WASHINGTON - The war in Afghanistan will get tougher before it gets easier, the general in charge of military operations in the region told a Senate committee Tuesday.
Gen. David Petraeus - the head of Central Command, which includes both Afghanistan and Iraq in its area of responsibility - told the Senate Armed Services Committee that as the United States institutes its surge of 30,000 troops and NATO increases operations, the fighting is "likely to get harder before it gets easier" because "the enemy will fight back."
Petraeus said in his opening statement to the committee that the fighting in 2010 will be difficult and will include "setbacks." But he also said the violence will not be as high as it was half a year ago, before the Obama surge strategy was instituted.
Sen. John McCain, R-Arizona, the top Republican on the committee, questioned what he described as the Obama administration plans to withdraw from Afghanistan in July 2011.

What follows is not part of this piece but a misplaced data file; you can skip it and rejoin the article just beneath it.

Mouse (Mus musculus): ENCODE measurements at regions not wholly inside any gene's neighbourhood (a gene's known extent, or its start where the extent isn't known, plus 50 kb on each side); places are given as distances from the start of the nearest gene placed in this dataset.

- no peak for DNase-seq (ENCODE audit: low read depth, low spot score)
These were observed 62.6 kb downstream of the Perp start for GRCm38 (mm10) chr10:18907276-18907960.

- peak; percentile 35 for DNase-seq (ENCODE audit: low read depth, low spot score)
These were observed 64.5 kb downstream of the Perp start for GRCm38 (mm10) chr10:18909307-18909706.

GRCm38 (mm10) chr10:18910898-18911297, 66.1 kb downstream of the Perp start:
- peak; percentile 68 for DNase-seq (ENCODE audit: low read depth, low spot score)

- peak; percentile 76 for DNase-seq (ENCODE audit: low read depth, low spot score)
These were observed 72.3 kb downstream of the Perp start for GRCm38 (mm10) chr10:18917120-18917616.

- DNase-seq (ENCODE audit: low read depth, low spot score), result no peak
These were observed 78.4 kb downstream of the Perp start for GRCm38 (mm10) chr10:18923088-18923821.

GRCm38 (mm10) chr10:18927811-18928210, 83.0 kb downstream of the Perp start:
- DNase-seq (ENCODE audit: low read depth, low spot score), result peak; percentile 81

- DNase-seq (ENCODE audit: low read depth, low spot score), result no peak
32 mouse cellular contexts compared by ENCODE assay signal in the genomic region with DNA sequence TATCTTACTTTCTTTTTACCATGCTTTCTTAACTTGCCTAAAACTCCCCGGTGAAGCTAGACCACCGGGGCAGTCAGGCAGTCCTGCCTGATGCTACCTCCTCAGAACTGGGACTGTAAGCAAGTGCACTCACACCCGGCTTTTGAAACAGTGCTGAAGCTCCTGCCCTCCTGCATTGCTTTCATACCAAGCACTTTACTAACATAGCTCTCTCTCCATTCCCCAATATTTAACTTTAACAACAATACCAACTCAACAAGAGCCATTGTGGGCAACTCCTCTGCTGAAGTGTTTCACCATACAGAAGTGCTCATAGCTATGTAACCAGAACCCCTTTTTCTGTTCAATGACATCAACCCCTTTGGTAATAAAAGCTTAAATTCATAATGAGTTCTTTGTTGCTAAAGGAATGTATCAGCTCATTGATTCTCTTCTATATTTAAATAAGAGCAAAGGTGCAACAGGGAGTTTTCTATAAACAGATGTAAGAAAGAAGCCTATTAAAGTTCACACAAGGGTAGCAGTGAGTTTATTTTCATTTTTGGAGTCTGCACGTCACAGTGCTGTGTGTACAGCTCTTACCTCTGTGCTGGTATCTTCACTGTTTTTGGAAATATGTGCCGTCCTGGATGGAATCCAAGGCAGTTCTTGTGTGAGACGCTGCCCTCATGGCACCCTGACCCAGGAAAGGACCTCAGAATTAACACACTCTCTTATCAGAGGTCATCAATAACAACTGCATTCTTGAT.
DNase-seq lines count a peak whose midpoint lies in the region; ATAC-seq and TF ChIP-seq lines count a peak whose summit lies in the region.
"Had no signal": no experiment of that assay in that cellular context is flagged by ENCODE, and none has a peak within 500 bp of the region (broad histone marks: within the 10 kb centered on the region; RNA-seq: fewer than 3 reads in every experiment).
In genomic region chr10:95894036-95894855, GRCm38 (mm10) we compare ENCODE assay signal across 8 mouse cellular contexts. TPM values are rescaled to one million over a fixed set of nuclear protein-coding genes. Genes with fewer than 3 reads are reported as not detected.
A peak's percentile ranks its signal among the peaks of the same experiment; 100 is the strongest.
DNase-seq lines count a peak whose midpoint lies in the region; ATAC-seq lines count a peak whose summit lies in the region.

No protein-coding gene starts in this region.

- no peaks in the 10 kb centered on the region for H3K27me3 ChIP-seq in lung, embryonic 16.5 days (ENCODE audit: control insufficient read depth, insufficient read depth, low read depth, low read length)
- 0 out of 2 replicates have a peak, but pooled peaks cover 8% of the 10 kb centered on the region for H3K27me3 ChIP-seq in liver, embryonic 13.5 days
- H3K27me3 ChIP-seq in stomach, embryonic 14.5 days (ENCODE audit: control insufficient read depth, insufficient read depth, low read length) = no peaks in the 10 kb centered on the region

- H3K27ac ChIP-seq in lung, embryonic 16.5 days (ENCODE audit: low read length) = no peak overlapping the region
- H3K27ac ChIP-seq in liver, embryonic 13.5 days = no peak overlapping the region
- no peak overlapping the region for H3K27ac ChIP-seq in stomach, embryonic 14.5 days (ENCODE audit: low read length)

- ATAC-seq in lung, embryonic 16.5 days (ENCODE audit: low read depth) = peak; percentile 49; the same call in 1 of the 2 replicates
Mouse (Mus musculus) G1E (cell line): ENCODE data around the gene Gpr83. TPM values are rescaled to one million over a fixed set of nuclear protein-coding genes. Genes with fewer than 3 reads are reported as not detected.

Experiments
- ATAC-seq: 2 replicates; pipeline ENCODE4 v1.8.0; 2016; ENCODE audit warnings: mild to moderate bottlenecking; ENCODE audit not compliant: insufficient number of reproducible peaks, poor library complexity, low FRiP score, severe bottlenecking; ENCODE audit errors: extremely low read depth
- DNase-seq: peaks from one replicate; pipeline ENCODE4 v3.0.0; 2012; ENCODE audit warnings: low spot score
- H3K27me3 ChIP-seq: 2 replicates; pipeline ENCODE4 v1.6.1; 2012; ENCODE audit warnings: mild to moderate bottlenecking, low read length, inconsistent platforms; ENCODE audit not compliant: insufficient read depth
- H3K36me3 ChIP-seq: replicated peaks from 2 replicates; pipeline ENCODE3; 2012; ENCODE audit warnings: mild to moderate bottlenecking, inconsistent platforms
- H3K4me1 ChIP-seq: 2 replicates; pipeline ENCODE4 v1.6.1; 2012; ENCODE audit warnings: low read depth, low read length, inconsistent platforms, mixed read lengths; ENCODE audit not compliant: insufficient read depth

Petraeus defended the plan by saying that July 2011 "is not a date when we bolt for the exits" but a point of transition to Afghan security forces and a "responsible" reduction of force.
On Iraq, Petraeus said the situation has improved and the United States continues its plan to draw down troops with an eye on the fragile security situation while that country works out the results of its latest election.
He said the military might reconfigure the forces that stay to include another headquarters "if indeed we think there is a particularly fragile situation, say in a certain area, say in the north," where the security situation is less stable.
However, Petraeus said the United States remains on track to be at 50,000 troops by year's end and emphasized that any change would be in reconfiguration of the troops that stay, not in the overall number. About 100,000 U.S. troops are currently in Iraq.
President Barack Obama has said that the U.S. combat mission in Iraq will end by August 31 this year, and all U.S. forces will be out of the country by 2012, the deadline set under an agreement the Bush administration signed with the Iraqi government.
–CNN's Katherine Cotsonas contributed to this report.